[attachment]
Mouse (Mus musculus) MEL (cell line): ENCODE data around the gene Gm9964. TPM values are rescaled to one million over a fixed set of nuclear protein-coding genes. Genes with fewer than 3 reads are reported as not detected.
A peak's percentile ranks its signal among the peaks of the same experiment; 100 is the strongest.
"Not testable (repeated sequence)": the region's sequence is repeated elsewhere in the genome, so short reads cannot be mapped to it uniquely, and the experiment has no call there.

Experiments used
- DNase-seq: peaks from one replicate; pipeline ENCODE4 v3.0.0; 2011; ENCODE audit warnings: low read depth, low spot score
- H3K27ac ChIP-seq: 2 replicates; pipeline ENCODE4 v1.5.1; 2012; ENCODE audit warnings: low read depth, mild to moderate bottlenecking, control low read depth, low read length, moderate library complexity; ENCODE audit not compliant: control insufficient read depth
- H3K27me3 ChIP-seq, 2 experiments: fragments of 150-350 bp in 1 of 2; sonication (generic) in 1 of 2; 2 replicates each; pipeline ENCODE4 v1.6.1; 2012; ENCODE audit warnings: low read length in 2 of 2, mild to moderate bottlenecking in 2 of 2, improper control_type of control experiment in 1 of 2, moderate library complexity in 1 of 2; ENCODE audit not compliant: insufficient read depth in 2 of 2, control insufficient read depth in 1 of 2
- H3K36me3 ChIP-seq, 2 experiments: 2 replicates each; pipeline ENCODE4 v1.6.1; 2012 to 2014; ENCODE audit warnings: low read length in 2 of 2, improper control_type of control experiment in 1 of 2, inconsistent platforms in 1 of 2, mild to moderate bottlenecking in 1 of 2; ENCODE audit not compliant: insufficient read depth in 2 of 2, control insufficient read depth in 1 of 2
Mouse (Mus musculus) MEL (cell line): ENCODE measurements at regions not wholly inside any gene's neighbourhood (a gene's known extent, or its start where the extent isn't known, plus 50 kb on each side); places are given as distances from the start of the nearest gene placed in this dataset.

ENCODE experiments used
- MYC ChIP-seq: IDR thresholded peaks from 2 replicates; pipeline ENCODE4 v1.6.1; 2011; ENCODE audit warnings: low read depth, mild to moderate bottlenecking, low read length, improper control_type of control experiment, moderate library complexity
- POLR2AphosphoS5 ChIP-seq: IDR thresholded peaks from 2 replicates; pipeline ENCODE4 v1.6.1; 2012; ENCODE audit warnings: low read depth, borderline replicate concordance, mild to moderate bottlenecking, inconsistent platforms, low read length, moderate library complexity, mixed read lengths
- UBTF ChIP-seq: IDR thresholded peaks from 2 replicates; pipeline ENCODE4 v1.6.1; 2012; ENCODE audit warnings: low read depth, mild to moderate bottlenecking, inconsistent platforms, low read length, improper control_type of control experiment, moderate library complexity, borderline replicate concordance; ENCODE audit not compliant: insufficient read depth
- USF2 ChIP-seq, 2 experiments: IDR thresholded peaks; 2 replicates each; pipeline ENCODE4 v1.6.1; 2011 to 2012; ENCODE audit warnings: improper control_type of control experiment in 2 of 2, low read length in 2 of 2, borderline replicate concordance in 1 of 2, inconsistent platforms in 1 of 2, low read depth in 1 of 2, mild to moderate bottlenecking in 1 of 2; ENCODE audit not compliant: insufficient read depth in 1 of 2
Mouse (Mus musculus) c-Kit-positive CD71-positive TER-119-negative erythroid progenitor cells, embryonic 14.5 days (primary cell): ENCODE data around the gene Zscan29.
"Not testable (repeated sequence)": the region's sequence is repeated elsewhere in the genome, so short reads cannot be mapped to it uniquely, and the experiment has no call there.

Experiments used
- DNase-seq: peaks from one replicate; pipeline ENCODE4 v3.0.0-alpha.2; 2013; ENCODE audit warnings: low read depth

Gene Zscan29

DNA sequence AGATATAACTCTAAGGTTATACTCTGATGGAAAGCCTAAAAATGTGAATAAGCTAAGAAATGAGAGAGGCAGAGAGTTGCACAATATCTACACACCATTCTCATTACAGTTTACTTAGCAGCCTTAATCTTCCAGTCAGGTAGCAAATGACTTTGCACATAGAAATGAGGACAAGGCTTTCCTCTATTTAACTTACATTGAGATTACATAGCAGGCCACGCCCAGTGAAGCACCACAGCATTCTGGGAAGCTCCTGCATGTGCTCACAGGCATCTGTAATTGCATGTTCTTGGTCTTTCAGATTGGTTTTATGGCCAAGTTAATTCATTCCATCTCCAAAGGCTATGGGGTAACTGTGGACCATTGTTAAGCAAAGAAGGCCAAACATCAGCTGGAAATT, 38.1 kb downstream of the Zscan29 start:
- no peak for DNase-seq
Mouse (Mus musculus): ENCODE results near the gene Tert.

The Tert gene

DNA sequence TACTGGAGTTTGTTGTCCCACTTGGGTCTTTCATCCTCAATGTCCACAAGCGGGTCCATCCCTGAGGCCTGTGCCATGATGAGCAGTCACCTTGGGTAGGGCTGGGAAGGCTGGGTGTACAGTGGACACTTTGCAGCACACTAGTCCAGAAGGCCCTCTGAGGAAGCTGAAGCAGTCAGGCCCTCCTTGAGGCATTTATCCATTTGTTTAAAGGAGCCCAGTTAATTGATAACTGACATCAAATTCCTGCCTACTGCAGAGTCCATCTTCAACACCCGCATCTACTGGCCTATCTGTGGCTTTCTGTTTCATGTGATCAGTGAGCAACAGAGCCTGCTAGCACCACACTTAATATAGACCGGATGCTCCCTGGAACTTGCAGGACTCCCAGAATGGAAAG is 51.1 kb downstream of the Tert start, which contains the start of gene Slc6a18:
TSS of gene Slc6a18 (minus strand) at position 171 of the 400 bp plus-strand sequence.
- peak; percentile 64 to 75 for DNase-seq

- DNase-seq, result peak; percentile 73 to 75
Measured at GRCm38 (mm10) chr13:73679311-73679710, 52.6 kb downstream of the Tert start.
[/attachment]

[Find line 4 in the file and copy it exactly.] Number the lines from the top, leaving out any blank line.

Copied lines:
Experiments used